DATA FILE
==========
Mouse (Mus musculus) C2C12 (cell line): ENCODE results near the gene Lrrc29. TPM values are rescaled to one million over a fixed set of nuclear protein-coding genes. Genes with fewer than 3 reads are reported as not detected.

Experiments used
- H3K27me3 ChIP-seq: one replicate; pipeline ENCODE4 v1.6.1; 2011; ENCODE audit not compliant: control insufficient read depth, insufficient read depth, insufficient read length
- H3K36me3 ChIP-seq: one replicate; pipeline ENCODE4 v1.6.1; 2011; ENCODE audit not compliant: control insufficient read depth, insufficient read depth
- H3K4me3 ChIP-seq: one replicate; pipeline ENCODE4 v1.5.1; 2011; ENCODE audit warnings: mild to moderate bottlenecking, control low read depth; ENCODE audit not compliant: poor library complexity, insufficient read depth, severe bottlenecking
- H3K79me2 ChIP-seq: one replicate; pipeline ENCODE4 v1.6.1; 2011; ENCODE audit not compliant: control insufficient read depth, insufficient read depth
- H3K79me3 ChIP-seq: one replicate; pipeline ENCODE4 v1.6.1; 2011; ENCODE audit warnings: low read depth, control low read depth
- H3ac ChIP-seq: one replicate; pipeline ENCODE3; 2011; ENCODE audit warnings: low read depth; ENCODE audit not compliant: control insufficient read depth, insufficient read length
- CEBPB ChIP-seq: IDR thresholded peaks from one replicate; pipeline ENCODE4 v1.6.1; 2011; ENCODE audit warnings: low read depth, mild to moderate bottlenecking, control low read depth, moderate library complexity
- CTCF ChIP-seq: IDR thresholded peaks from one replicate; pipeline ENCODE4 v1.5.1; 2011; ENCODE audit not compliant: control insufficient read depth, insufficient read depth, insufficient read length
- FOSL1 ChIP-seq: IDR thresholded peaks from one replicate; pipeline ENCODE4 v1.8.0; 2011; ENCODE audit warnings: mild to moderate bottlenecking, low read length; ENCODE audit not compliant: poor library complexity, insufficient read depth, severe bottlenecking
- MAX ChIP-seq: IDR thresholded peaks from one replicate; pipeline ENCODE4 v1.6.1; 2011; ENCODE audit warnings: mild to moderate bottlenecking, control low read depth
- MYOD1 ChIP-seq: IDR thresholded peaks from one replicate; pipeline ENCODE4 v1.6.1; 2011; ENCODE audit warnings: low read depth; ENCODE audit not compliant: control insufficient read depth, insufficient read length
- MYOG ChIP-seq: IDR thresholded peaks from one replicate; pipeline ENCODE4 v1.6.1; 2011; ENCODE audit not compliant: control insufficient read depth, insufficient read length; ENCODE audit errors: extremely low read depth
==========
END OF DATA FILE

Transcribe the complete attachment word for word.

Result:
Mouse (Mus musculus) C2C12 (cell line): ENCODE results near the gene Lrrc29. TPM values are rescaled to one million over a fixed set of nuclear protein-coding genes. Genes with fewer than 3 reads are reported as not detected.

Experiments used
- H3K27me3 ChIP-seq: one replicate; pipeline ENCODE4 v1.6.1; 2011; ENCODE audit not compliant: control insufficient read depth, insufficient read depth, insufficient read length
- H3K36me3 ChIP-seq: one replicate; pipeline ENCODE4 v1.6.1; 2011; ENCODE audit not compliant: control insufficient read depth, insufficient read depth
- H3K4me3 ChIP-seq: one replicate; pipeline ENCODE4 v1.5.1; 2011; ENCODE audit warnings: mild to moderate bottlenecking, control low read depth; ENCODE audit not compliant: poor library complexity, insufficient read depth, severe bottlenecking
- H3K79me2 ChIP-seq: one replicate; pipeline ENCODE4 v1.6.1; 2011; ENCODE audit not compliant: control insufficient read depth, insufficient read depth
- H3K79me3 ChIP-seq: one replicate; pipeline ENCODE4 v1.6.1; 2011; ENCODE audit warnings: low read depth, control low read depth
- H3ac ChIP-seq: one replicate; pipeline ENCODE3; 2011; ENCODE audit warnings: low read depth; ENCODE audit not compliant: control insufficient read depth, insufficient read length
- CEBPB ChIP-seq: IDR thresholded peaks from one replicate; pipeline ENCODE4 v1.6.1; 2011; ENCODE audit warnings: low read depth, mild to moderate bottlenecking, control low read depth, moderate library complexity
- CTCF ChIP-seq: IDR thresholded peaks from one replicate; pipeline ENCODE4 v1.5.1; 2011; ENCODE audit not compliant: control insufficient read depth, insufficient read depth, insufficient read length
- FOSL1 ChIP-seq: IDR thresholded peaks from one replicate; pipeline ENCODE4 v1.8.0; 2011; ENCODE audit warnings: mild to moderate bottlenecking, low read length; ENCODE audit not compliant: poor library complexity, insufficient read depth, severe bottlenecking
- MAX ChIP-seq: IDR thresholded peaks from one replicate; pipeline ENCODE4 v1.6.1; 2011; ENCODE audit warnings: mild to moderate bottlenecking, control low read depth
- MYOD1 ChIP-seq: IDR thresholded peaks from one replicate; pipeline ENCODE4 v1.6.1; 2011; ENCODE audit warnings: low read depth; ENCODE audit not compliant: control insufficient read depth, insufficient read length
- MYOG ChIP-seq: IDR thresholded peaks from one replicate; pipeline ENCODE4 v1.6.1; 2011; ENCODE audit not compliant: control insufficient read depth, insufficient read length; ENCODE audit errors: extremely low read depth